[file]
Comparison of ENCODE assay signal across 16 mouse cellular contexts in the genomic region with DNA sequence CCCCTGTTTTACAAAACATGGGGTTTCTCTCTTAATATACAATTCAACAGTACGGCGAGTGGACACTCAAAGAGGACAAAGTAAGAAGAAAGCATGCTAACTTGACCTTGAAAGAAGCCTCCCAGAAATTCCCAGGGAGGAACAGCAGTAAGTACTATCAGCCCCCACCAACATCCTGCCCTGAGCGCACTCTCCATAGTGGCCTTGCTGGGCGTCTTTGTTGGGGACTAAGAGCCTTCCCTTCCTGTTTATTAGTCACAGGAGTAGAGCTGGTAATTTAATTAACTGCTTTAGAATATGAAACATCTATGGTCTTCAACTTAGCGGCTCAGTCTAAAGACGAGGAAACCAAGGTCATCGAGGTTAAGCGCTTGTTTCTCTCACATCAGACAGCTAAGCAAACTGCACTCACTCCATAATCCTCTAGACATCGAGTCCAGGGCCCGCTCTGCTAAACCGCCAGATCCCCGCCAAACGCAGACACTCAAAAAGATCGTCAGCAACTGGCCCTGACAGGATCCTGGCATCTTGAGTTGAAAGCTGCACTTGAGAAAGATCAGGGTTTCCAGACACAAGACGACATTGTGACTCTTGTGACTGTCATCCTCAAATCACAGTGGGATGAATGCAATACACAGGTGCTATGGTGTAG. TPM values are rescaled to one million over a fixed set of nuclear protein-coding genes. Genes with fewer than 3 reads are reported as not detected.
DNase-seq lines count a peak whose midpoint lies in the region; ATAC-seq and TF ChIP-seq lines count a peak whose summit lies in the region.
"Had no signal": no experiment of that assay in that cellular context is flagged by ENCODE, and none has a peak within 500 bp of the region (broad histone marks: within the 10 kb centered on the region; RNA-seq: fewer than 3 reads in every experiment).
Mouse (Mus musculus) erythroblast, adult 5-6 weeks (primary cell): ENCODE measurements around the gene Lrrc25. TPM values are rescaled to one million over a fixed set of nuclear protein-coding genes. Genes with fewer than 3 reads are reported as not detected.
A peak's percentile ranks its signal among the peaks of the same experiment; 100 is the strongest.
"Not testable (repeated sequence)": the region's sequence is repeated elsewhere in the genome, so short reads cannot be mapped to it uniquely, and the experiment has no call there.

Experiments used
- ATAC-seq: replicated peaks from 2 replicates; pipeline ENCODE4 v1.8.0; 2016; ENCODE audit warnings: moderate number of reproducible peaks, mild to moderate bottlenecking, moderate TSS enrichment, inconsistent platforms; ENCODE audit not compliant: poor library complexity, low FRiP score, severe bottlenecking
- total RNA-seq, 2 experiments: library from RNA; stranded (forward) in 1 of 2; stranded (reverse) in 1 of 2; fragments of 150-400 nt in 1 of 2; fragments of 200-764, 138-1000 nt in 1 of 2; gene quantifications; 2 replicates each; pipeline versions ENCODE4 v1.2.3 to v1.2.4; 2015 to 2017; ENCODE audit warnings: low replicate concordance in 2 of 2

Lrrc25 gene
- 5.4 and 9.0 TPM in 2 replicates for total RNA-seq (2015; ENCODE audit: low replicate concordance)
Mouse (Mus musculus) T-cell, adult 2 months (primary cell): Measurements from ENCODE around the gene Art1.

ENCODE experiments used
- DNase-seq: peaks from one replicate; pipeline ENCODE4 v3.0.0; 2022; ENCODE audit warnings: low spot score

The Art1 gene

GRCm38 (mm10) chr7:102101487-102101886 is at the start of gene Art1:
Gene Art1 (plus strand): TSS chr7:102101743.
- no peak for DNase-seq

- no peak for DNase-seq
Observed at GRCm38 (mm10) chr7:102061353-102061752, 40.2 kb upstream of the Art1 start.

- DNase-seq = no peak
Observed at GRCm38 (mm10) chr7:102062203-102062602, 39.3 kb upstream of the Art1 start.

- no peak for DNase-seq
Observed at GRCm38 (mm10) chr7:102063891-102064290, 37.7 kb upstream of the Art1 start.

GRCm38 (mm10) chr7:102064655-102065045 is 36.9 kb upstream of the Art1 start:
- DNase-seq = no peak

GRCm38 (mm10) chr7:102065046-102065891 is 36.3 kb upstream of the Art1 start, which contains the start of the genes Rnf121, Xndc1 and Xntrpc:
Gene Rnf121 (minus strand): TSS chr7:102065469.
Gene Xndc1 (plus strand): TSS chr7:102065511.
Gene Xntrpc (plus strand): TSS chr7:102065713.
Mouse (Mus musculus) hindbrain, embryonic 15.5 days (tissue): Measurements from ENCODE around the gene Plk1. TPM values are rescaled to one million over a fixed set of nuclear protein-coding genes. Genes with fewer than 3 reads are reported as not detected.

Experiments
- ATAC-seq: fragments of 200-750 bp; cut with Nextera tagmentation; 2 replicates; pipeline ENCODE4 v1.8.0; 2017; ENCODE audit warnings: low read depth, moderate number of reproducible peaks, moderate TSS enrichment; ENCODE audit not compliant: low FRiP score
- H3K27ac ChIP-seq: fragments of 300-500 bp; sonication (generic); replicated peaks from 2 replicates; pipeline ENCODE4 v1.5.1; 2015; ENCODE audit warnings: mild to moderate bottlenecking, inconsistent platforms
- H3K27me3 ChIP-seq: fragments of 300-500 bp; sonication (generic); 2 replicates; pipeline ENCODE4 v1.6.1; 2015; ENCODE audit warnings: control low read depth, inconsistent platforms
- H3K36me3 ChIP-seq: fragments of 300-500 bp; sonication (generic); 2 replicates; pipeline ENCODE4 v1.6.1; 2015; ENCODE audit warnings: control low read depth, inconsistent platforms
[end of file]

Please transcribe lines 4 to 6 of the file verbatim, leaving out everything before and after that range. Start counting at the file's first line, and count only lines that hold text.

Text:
Mouse (Mus musculus) erythroblast, adult 5-6 weeks (primary cell): ENCODE measurements around the gene Lrrc25. TPM values are rescaled to one million over a fixed set of nuclear protein-coding genes. Genes with fewer than 3 reads are reported as not detected.
A peak's percentile ranks its signal among the peaks of the same experiment; 100 is the strongest.
"Not testable (repeated sequence)": the region's sequence is repeated elsewhere in the genome, so short reads cannot be mapped to it uniquely, and the experiment has no call there.